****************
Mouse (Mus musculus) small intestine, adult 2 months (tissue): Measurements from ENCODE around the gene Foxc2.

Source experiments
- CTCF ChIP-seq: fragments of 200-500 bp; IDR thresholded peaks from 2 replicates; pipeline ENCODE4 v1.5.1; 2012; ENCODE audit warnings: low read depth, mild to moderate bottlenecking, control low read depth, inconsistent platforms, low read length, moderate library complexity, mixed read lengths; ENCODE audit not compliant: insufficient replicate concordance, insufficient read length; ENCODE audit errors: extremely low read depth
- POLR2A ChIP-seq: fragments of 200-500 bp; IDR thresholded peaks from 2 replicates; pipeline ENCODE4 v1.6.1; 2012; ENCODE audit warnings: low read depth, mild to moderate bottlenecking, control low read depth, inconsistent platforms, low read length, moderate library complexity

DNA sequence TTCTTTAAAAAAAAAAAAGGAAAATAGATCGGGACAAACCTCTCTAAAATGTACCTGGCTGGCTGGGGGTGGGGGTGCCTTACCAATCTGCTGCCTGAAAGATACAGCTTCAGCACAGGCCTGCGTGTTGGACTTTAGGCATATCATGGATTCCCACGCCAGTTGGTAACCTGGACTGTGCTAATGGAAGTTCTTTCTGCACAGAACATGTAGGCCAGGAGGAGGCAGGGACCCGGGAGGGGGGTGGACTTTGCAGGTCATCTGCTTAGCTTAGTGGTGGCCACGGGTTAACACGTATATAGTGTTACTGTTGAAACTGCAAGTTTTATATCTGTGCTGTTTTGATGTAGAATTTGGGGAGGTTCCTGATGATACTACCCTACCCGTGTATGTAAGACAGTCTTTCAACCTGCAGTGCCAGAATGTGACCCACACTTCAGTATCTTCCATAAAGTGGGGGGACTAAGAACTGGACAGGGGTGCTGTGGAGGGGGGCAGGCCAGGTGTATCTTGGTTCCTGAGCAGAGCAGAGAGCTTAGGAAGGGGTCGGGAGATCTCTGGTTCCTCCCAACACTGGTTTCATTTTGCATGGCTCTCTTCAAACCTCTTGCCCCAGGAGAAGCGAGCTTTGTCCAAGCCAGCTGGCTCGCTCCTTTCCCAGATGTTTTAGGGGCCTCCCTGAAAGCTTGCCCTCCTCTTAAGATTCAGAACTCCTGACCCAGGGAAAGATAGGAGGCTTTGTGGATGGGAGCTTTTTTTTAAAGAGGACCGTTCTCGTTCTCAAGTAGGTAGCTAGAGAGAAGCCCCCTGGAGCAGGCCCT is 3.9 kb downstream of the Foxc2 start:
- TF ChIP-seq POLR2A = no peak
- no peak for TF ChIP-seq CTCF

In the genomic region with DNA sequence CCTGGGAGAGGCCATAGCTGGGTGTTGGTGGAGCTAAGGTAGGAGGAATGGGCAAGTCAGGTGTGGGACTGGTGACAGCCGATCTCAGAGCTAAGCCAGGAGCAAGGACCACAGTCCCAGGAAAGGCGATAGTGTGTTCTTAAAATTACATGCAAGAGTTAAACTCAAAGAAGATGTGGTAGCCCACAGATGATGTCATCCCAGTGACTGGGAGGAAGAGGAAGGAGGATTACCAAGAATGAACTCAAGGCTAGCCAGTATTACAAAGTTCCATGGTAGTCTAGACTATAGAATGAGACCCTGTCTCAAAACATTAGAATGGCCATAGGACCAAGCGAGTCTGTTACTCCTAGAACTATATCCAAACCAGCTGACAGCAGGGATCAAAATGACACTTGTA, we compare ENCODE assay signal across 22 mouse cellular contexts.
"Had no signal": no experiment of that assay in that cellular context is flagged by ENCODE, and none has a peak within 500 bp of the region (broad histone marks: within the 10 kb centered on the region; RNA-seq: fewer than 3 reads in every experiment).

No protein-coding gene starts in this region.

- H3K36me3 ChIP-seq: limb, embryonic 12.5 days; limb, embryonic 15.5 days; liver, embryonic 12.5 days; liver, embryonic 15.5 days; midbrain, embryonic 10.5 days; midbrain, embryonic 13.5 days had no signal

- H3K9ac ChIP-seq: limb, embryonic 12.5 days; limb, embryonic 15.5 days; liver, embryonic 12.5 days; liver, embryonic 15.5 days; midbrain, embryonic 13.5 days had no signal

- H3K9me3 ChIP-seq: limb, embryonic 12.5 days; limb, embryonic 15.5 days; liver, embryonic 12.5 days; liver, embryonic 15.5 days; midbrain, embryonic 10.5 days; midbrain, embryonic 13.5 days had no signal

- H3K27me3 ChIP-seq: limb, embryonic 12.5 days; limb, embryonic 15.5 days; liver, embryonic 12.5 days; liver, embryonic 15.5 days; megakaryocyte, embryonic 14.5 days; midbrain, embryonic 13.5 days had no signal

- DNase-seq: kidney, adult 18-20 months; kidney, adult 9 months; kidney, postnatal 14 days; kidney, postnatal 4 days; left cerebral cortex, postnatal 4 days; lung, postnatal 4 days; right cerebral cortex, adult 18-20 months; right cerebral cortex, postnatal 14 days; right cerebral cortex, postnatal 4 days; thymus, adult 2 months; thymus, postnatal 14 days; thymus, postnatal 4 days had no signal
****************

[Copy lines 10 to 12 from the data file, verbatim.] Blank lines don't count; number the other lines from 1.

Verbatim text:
No protein-coding gene starts in this region.

- H3K36me3 ChIP-seq: limb, embryonic 12.5 days; limb, embryonic 15.5 days; liver, embryonic 12.5 days; liver, embryonic 15.5 days; midbrain, embryonic 10.5 days; midbrain, embryonic 13.5 days had no signal

- H3K9ac ChIP-seq: limb, embryonic 12.5 days; limb, embryonic 15.5 days; liver, embryonic 12.5 days; liver, embryonic 15.5 days; midbrain, embryonic 13.5 days had no signal